Mittwoch, 11.05.2016

Towards clutter free epi-optoacoustic imaging: Acoustic radiation force mediated localized vibration tagging (LOVIT)

Zeit: 10:15 Uhr
Hörsaal: A97
 
Tigran Petrosyan
Institute of Applied Physics
University of Bern

 
Mittwoch, 18.05.2016

Determine aberration delays from pulse-echo phase: The mysterious factor two

Zeit: 10:15 Uhr
Hörsaal: A97
 
Dr. Michael Jaeger
Institute of Applied Physics
University of Bern

 
Mittwoch, 25.05.2016

Spectral correction of optoacoustic signals using multiple-irradiation sensing

 

Zeit: 10:15 Uhr
Hörsaal: A97
 
Gerrit Held
Institute of Applied Physics
University of Bern

 
Mittwoch, 01.06.2016

Setting up and testing a confocal fluorescence microscope

Zeit: 10:15 Uhr
Hörsaal: A97
 
Maryam Mostafaei
Institute of Applied Physics
University of Bern

 
Mittwoch, 08.06.2016

Er-YAG laser coupling into fiber

Zeit: 10:15 Uhr
Hörsaal: A97
 
Arushi Jain
Institute of Applied Physics
University of Bern

 
Mittwoch, 29.06.2016

On Polarimetric Patterns

Zeit: 10:15 Uhr
Hörsaal: A97
 
Manes Hornung
Institute of Applied Physics
University of Bern

 
Mittwoch, 06.07.2016

Presentation of Master's Theses:

Determining the refractive index of highly scattering media by means of imaging, using an ellipsometric setup (Patrick Stähli)

The Influence of a Counter Bearing on the Injury Threshold of the Skull for Blunt Force Trauma (Michael Strehl)

Zeit: 10:15 Uhr
Hörsaal: A97
 
Patrick Stähli
Michael Strehl
Institute of Applied Physics
University of Bern

Patrick Stähli:
In this Seminar, I would like to present the progress I have made in the frame of my ongoing Master's project on determining the refractive index of highly scattering media, such as biological tissues. In the first part of this talk, I will give a reminder of the underlying theoretical concepts and give a short overview of the state of the art in this field. In the second part, I will present the setup - based on imaging - I have built and present the first calibration results on scattering colloidal suspensions.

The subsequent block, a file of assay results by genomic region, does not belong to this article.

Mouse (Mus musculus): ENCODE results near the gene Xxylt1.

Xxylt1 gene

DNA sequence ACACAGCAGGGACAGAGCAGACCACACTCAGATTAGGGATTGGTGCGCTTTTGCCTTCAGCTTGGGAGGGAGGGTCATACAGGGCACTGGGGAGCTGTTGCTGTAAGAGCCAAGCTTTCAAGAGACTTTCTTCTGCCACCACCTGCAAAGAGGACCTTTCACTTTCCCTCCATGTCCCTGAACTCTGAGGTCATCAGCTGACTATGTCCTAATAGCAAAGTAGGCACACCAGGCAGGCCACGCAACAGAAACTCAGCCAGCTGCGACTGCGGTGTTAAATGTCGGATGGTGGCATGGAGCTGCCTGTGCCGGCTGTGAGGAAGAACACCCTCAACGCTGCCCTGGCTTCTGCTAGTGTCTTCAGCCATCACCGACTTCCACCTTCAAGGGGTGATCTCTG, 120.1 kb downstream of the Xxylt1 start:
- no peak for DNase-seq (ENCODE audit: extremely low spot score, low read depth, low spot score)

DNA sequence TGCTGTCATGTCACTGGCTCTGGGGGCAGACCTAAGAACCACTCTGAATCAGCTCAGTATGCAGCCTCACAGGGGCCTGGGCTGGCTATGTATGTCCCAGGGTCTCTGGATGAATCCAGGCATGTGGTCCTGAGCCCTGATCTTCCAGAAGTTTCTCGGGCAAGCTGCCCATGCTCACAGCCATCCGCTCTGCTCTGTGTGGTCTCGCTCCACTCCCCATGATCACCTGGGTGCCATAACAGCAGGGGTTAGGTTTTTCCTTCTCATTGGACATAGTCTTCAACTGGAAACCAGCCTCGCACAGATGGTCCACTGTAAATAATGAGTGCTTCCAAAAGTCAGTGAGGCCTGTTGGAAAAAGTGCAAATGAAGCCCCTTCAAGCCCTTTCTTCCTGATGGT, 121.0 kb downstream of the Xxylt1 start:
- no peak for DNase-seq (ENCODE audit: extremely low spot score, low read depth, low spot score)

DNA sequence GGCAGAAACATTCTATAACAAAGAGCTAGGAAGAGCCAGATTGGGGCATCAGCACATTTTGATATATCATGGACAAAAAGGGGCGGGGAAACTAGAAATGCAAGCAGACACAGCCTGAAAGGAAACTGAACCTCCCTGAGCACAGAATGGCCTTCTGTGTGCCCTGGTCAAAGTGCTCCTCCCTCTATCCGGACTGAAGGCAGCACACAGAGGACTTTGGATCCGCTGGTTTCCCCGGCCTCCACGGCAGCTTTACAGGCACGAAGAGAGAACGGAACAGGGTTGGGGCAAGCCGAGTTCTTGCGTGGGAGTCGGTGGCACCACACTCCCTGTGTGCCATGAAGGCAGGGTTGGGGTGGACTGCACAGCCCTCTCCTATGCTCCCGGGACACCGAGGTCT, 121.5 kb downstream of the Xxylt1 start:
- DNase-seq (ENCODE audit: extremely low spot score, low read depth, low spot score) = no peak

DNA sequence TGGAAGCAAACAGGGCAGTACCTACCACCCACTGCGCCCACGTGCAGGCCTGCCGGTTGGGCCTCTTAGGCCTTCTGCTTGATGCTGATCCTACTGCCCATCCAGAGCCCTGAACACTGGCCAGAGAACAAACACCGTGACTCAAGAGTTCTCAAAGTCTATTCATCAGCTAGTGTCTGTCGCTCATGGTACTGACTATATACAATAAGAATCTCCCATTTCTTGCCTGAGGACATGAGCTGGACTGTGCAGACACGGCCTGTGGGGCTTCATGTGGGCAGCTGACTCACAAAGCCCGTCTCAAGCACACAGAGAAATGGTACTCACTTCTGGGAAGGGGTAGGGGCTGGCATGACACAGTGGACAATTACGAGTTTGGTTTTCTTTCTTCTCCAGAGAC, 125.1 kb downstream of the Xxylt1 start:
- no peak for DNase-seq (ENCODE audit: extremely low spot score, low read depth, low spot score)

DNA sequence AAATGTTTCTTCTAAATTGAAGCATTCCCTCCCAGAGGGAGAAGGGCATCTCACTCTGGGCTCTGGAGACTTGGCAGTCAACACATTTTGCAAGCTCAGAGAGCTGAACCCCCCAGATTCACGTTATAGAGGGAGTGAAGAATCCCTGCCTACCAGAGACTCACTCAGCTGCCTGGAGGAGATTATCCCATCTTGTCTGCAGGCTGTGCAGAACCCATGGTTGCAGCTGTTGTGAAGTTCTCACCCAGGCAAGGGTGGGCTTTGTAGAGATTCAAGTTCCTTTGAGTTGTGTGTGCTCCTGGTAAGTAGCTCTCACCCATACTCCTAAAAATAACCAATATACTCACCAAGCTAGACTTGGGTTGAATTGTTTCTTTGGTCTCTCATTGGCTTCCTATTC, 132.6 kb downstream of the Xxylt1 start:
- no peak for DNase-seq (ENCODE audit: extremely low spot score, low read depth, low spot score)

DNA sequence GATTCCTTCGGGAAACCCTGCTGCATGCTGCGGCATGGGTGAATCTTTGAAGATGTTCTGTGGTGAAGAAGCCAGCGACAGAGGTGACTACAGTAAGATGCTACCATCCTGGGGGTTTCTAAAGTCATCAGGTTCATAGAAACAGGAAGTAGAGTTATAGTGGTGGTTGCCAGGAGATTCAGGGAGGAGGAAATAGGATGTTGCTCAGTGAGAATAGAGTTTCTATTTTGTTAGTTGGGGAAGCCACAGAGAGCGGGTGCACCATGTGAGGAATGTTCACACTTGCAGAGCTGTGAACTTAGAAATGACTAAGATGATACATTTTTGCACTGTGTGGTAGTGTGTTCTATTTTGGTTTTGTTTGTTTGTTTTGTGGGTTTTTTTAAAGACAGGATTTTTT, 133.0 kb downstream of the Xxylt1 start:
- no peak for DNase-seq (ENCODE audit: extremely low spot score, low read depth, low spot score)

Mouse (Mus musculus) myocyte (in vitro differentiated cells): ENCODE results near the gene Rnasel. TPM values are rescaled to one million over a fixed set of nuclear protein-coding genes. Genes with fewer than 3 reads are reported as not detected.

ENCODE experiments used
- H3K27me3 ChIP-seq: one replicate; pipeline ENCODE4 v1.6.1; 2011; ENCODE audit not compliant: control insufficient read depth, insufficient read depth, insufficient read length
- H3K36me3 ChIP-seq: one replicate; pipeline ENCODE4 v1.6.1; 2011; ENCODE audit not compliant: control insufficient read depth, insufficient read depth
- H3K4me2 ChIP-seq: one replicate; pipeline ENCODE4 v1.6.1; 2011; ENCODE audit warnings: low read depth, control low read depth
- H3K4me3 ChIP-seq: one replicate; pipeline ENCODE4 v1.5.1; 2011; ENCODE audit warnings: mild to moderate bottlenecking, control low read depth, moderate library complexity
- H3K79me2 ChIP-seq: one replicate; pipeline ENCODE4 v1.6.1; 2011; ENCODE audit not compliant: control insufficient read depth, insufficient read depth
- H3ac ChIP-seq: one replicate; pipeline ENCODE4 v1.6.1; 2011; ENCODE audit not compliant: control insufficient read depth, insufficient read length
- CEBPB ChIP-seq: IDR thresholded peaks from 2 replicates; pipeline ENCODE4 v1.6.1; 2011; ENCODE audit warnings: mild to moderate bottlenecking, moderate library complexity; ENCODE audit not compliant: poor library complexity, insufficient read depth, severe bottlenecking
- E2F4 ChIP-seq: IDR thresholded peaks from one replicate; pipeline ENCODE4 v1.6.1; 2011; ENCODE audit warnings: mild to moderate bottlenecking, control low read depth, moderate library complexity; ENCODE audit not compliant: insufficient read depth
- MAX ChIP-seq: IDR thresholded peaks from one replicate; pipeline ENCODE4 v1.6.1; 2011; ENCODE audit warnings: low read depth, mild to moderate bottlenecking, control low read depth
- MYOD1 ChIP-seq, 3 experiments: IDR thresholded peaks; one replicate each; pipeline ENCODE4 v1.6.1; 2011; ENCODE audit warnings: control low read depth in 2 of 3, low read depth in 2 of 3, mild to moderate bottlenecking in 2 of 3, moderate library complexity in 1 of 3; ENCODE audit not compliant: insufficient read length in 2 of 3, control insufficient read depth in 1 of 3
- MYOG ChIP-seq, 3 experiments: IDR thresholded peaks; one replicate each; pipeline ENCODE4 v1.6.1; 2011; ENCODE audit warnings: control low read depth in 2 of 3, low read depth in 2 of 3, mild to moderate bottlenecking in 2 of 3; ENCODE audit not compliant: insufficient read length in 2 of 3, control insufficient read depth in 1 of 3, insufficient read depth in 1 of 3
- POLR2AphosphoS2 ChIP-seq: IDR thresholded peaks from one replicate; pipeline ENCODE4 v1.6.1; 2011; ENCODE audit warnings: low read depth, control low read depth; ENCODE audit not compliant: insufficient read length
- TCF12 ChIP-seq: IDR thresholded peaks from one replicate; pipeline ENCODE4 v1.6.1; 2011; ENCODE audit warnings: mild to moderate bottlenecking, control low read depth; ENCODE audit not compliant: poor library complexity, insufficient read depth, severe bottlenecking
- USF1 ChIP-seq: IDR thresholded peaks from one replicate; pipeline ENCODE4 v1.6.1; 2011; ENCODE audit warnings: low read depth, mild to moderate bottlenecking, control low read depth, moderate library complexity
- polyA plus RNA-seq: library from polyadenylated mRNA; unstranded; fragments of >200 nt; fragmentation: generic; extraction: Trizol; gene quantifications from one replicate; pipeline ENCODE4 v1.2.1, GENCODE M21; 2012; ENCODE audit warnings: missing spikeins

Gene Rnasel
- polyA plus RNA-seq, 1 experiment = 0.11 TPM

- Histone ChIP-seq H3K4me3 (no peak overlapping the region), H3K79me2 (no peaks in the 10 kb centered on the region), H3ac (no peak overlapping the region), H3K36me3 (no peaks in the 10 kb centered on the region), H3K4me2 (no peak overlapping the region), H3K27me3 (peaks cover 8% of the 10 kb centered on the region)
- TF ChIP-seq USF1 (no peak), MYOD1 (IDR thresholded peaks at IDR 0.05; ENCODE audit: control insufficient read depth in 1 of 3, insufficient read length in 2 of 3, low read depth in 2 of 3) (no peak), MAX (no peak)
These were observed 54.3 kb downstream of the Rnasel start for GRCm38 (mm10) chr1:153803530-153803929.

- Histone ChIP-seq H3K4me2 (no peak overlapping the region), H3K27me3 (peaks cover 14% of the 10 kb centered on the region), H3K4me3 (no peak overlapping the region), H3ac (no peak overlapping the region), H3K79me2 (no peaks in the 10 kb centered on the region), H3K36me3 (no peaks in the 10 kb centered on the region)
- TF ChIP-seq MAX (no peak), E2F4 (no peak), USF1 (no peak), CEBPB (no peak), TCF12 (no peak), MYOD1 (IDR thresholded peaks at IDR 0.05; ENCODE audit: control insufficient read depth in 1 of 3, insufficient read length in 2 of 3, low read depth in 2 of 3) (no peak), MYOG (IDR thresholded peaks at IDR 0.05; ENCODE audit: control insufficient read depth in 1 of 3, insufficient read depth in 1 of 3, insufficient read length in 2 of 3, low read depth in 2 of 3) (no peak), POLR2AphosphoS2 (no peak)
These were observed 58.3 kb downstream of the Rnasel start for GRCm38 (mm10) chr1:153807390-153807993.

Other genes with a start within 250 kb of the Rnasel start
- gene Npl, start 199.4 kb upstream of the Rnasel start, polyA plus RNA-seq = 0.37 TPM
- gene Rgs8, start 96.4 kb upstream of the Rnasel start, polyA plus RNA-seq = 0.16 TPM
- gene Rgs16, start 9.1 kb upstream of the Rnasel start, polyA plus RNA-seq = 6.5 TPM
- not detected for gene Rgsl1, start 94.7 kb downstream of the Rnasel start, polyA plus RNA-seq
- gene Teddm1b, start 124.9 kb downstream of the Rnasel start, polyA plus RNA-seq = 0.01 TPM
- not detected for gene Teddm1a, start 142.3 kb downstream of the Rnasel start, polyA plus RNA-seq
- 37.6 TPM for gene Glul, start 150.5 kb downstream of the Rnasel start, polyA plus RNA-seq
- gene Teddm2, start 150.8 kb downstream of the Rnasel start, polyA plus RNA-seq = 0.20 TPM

Michael Strehl:
Blunt force trauma is a vast field in forensic science and biomedical engineering featuring many different areas of research. Although studies on head injuries and its preventions are a major topic for commercial products, impact testing is mostly done with the skull being fixed at percussion. In this study I will set up an experiment where the skull is allowed to move under variable resistances and try to find its correlation to the fracture mechanics.

 
Mittwoch, 20.07.2016

Recent Advances in Photoacoustic Image Reconstruction

Zeit: 10:15 Uhr
Hörsaal: A97
 
Phaneendra K. Yalavarthy, Ph.D.
Department of Computational and Data Sciences (CDS)
Indian Institute of Science, Bangalore
India 560012.

Photoacoustic imaging is a versatile imaging modality, which combine both near infrared optics and acoustics to reveal the tissue pathophysiology. The main stream reconstruction methods are typically analytical in nature, which require large amounts of data. The limited-data cases, which are more appealing in clinical scenarios, requires a model-based image reconstruction to be deployed to get good quality photoacoustic images.

The talk mainly outlines our group’s work in terms improving these model-based image reconstructions via deployment of least squares QR decomposition. This talk will briefly outline the error estimate utilisation for computing regularisation parameter in these schemes as well as utilisation of exponential filtering of singular values to improve the photoacoustic imaging. Few example results pertaining to Total variation based denoising of reconstructed photoacoustic images to enhance the image quality will also be presented.

Biography: Phaneendra K. Yalavarthy received his MSc degree in engineering from the Indian Institute of Science (IISc), Bangalore, India, and his PhD in biomedical computation from Dartmouth College, Hanover, New Hampshire, USA in 2007. He is an associate professor at the Department of Computational and Data Sciences, IISc. His research interests include medical image computing, medical image analysis, and biomedical optics. He is visiting University of Bern as part of Indigo Lab linking programme between IISc, University of Bern and University of Twente.